Today we'll do a simple run through of a valuation method used to estimate the attractiveness of BlackBerry Limited (TSE:BB) as an investment opportunity by taking the expected future cash flows and discounting them to their present value. We will use the Discounted Cash Flow (DCF) model on this occasion. Believe it or not, it's not too difficult to follow, as you'll see from our example!
Remember though, that there are many ways to estimate a company's value, and a DCF is just one method. For those who are keen learners of equity analysis, the Simply Wall St analysis model here may be something of interest to you.
Is BlackBerry fairly valued?
We are going to use a two-stage DCF model, which, as the name states, takes into account two stages of growth. The first stage is generally a higher growth period which levels off heading towards the terminal value, captured in the second 'steady growth' period. To begin with, we have to get estimates of the next ten years of cash flows. Where possible we use analyst estimates, but when these aren't available we extrapolate the previous free cash flow (FCF) from the last estimate or reported value. We assume companies with shrinking free cash flow will slow their rate of shrinkage, and that companies with growing free cash flow will see their growth rate slow, over this period. We do this to reflect that growth tends to slow more in the early years than it does in later years.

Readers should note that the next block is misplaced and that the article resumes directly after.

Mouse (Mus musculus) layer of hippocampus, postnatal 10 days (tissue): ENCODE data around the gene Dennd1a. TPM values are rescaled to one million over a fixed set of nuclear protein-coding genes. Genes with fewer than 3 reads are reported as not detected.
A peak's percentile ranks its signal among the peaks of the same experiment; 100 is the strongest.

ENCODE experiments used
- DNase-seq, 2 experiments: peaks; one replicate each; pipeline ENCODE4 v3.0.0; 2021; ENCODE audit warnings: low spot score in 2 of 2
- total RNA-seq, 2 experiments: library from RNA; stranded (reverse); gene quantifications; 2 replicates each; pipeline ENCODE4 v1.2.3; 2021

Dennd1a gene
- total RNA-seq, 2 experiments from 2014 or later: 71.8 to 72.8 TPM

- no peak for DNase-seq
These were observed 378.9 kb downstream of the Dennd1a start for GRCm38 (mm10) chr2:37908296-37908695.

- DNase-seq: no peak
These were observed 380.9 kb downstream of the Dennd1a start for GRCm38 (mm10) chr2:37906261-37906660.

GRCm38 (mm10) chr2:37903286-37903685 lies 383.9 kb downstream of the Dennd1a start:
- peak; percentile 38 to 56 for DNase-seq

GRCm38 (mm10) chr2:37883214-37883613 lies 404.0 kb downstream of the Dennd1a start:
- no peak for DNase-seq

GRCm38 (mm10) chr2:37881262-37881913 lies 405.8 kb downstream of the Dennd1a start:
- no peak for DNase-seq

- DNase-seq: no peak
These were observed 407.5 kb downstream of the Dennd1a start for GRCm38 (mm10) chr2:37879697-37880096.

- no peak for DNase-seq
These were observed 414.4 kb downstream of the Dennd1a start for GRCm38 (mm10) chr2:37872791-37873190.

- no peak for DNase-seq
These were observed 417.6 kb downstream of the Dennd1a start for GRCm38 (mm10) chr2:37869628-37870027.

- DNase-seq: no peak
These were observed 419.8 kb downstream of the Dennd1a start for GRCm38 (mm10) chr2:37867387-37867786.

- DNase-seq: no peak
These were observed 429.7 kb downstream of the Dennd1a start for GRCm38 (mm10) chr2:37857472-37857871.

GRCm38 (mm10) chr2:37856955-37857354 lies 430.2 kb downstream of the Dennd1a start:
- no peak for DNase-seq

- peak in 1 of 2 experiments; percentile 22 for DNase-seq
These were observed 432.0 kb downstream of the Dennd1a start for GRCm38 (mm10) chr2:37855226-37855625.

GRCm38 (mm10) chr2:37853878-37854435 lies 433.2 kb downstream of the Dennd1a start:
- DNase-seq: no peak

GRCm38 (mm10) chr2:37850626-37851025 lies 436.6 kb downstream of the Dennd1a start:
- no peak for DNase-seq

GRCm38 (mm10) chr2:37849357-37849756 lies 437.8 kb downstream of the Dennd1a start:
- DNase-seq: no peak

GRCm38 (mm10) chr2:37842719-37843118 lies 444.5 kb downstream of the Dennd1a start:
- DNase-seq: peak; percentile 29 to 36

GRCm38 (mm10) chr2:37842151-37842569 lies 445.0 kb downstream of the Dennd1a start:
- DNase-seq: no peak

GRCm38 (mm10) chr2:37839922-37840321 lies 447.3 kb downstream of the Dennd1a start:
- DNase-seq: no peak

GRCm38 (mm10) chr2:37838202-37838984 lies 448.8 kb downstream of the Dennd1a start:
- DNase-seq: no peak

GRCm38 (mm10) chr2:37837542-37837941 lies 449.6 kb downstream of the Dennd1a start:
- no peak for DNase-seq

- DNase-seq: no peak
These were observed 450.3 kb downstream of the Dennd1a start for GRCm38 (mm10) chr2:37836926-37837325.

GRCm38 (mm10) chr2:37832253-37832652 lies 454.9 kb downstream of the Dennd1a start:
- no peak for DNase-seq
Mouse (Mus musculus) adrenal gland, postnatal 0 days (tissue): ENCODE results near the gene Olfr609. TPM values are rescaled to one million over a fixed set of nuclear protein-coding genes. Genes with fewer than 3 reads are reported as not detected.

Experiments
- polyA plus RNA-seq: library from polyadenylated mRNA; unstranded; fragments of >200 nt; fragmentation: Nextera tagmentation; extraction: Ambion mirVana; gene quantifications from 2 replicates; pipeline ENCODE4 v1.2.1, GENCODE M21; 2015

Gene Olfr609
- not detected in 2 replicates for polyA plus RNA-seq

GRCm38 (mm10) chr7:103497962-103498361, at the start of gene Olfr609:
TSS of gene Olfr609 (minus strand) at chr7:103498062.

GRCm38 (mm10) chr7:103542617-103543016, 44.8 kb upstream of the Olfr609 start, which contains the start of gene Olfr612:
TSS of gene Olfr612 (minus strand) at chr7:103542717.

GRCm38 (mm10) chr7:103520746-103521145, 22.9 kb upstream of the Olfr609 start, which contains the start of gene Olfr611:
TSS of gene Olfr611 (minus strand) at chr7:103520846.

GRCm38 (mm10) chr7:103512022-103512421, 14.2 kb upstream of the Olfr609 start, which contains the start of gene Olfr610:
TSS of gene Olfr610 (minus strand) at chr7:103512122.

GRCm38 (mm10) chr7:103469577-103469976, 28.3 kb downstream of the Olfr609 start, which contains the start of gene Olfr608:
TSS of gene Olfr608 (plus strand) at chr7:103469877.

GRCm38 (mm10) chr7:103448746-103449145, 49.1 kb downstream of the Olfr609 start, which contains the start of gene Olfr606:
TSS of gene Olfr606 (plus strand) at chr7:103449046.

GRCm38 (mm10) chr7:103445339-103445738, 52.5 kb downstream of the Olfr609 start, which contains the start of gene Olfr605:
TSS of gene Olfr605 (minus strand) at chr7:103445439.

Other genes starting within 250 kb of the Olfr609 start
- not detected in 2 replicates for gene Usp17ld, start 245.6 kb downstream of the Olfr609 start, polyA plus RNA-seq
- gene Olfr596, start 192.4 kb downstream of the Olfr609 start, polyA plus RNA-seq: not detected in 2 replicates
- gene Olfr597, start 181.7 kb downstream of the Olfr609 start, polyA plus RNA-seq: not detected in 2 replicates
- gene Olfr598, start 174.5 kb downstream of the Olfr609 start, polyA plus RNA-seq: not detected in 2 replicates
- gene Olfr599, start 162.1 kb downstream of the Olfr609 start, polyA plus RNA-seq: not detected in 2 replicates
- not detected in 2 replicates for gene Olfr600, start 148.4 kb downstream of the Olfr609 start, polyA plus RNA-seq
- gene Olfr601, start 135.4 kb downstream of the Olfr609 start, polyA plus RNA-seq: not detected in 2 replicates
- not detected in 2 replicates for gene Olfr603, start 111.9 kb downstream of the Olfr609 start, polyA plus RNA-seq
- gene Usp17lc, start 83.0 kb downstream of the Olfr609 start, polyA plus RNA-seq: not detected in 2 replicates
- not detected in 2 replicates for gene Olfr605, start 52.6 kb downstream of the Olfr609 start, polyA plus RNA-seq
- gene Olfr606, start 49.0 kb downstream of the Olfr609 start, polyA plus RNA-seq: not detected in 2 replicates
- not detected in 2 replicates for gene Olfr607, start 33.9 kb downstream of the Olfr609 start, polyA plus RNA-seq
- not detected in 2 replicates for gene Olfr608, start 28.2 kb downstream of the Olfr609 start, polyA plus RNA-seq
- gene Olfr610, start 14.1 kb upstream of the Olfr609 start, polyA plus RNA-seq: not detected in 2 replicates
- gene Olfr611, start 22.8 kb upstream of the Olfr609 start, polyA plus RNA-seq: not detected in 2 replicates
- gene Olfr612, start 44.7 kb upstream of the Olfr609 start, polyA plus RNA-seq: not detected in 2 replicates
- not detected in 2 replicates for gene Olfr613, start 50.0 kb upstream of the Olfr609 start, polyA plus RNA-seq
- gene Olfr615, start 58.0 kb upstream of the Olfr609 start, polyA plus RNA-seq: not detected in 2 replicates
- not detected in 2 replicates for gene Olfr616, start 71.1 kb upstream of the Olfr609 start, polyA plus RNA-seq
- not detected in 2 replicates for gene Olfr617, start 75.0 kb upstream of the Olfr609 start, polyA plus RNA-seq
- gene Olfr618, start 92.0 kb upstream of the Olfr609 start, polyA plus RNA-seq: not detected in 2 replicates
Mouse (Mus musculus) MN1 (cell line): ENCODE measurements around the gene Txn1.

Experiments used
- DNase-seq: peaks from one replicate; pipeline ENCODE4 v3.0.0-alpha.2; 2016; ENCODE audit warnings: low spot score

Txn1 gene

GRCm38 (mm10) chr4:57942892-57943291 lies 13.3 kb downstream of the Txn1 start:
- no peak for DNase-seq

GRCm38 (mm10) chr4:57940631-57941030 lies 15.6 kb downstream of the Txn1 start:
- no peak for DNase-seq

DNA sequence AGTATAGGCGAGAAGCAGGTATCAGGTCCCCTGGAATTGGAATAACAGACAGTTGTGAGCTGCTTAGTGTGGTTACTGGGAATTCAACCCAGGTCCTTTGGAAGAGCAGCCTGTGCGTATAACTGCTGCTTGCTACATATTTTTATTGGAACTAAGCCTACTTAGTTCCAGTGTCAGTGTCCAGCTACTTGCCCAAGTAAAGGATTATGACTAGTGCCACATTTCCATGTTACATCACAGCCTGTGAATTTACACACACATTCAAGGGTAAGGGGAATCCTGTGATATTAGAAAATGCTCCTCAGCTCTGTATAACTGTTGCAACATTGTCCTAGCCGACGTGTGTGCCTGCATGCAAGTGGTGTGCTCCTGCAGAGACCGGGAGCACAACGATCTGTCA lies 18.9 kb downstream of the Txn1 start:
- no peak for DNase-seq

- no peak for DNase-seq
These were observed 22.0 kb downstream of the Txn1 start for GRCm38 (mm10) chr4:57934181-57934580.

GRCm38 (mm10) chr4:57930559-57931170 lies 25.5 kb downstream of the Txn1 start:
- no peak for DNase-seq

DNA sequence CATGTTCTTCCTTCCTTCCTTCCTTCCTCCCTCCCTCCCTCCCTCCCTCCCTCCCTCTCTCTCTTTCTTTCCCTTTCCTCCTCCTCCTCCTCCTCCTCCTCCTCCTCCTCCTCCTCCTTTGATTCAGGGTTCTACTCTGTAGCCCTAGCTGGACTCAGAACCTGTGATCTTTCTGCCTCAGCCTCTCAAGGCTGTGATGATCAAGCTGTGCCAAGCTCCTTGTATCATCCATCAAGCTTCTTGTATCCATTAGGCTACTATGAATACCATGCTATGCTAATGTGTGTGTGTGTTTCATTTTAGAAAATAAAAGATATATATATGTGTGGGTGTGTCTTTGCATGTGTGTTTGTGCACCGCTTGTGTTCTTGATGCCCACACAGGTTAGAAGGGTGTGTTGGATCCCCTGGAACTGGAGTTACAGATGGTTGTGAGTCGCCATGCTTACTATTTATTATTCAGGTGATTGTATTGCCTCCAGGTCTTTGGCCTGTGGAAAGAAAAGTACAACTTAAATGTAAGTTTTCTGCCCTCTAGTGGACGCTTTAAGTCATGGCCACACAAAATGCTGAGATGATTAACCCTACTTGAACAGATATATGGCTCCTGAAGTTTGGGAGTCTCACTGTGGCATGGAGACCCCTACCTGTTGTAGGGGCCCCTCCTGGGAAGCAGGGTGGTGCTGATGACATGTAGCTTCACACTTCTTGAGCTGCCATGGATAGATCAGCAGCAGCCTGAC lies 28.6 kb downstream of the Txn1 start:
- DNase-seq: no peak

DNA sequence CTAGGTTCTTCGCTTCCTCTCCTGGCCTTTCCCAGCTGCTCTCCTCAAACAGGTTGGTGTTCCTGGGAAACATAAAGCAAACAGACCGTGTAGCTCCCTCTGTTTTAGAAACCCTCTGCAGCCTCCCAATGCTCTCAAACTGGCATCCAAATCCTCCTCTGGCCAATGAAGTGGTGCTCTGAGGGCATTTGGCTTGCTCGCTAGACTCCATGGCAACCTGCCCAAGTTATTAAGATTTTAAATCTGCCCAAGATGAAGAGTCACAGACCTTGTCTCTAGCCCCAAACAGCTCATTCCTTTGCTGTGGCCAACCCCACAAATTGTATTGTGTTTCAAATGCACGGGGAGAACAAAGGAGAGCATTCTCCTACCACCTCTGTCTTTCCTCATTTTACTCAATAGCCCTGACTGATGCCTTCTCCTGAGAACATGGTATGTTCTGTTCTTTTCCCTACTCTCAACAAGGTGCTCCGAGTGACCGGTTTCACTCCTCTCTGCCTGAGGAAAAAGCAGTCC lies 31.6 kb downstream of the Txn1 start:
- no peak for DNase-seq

A DCF is all about the idea that a dollar in the future is less valuable than a dollar today, so we discount the value of these future cash flows to their estimated value in today's dollars:
10-year free cash flow (FCF) estimate
|Levered FCF ($, Millions)||-US$20.5m||US$60.0m||US$148.5m||US$197.0m||US$238.0m||US$268.0m||US$292.9m||US$313.3m||US$330.1m||US$344.0m|
|Growth Rate Estimate Source||Analyst x4||Analyst x4||Analyst x2||Analyst x1||Analyst x1||Est @ 12.61%||Est @ 9.29%||Est @ 6.97%||Est @ 5.34%||Est @ 4.21%|
|Present Value ($, Millions) Discounted @ 6.2%||-US$19.3||US$53.2||US$124||US$155||US$176||US$187||US$192||US$194||US$192||US$189|
("Est" = FCF growth rate estimated by Simply Wall St)
Present Value of 10-year Cash Flow (PVCF) = US$1.4b
After calculating the present value of future cash flows in the initial 10-year period, we need to calculate the Terminal Value, which accounts for all future cash flows beyond the first stage. The Gordon Growth formula is used to calculate Terminal Value at a future annual growth rate equal to the 5-year average of the 10-year government bond yield of 1.6%. We discount the terminal cash flows to today's value at a cost of equity of 6.2%.
Terminal Value (TV)= FCF2031 × (1 + g) ÷ (r – g) = US$344m× (1 + 1.6%) ÷ (6.2%– 1.6%) = US$7.5b
Present Value of Terminal Value (PVTV)= TV / (1 + r)10= US$7.5b÷ ( 1 + 6.2%)10= US$4.1b
The total value, or equity value, is then the sum of the present value of the future cash flows, which in this case is US$5.6b. To get the intrinsic value per share, we divide this by the total number of shares outstanding. Relative to the current share price of CA$12.2, the company appears about fair value at a 3.1% discount to where the stock price trades currently. Valuations are imprecise instruments though, rather like a telescope - move a few degrees and end up in a different galaxy. Do keep this in mind.